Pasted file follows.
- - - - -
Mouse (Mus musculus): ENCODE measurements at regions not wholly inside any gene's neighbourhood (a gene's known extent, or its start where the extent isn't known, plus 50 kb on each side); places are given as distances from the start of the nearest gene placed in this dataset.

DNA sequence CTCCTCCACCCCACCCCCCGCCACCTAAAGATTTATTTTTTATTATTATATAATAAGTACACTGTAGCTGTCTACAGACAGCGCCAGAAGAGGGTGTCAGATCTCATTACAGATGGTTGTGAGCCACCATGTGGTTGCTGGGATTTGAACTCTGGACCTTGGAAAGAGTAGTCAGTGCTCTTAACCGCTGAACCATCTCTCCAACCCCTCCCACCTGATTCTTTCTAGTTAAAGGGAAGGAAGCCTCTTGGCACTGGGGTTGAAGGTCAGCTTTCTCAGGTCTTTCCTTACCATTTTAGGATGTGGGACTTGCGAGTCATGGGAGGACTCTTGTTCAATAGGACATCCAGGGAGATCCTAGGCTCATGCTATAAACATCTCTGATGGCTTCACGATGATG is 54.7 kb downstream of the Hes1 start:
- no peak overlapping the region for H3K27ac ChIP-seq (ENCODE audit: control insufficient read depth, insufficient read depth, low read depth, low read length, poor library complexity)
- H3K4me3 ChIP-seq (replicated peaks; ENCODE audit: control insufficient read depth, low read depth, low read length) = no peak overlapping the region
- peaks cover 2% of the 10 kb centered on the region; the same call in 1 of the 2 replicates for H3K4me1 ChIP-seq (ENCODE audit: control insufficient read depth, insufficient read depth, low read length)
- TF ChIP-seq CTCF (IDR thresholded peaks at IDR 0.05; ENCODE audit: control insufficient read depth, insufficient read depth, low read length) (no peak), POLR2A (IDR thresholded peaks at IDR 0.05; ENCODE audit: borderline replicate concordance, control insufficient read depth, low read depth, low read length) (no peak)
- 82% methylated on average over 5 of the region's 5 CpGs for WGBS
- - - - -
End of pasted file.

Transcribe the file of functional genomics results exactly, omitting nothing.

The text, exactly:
Mouse (Mus musculus): ENCODE measurements at regions not wholly inside any gene's neighbourhood (a gene's known extent, or its start where the extent isn't known, plus 50 kb on each side); places are given as distances from the start of the nearest gene placed in this dataset.

DNA sequence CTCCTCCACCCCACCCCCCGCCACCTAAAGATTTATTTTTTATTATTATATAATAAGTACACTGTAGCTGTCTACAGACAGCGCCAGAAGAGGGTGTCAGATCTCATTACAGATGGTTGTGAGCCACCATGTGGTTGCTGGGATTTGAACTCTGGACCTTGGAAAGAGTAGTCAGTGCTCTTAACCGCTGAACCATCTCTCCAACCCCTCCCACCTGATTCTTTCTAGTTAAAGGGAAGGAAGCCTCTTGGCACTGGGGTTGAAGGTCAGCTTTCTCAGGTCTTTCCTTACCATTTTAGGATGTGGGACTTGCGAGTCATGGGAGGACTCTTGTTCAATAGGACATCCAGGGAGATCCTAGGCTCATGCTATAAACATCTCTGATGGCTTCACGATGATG is 54.7 kb downstream of the Hes1 start:
- no peak overlapping the region for H3K27ac ChIP-seq (ENCODE audit: control insufficient read depth, insufficient read depth, low read depth, low read length, poor library complexity)
- H3K4me3 ChIP-seq (replicated peaks; ENCODE audit: control insufficient read depth, low read depth, low read length) = no peak overlapping the region
- peaks cover 2% of the 10 kb centered on the region; the same call in 1 of the 2 replicates for H3K4me1 ChIP-seq (ENCODE audit: control insufficient read depth, insufficient read depth, low read length)
- TF ChIP-seq CTCF (IDR thresholded peaks at IDR 0.05; ENCODE audit: control insufficient read depth, insufficient read depth, low read length) (no peak), POLR2A (IDR thresholded peaks at IDR 0.05; ENCODE audit: borderline replicate concordance, control insufficient read depth, low read depth, low read length) (no peak)
- 82% methylated on average over 5 of the region's 5 CpGs for WGBS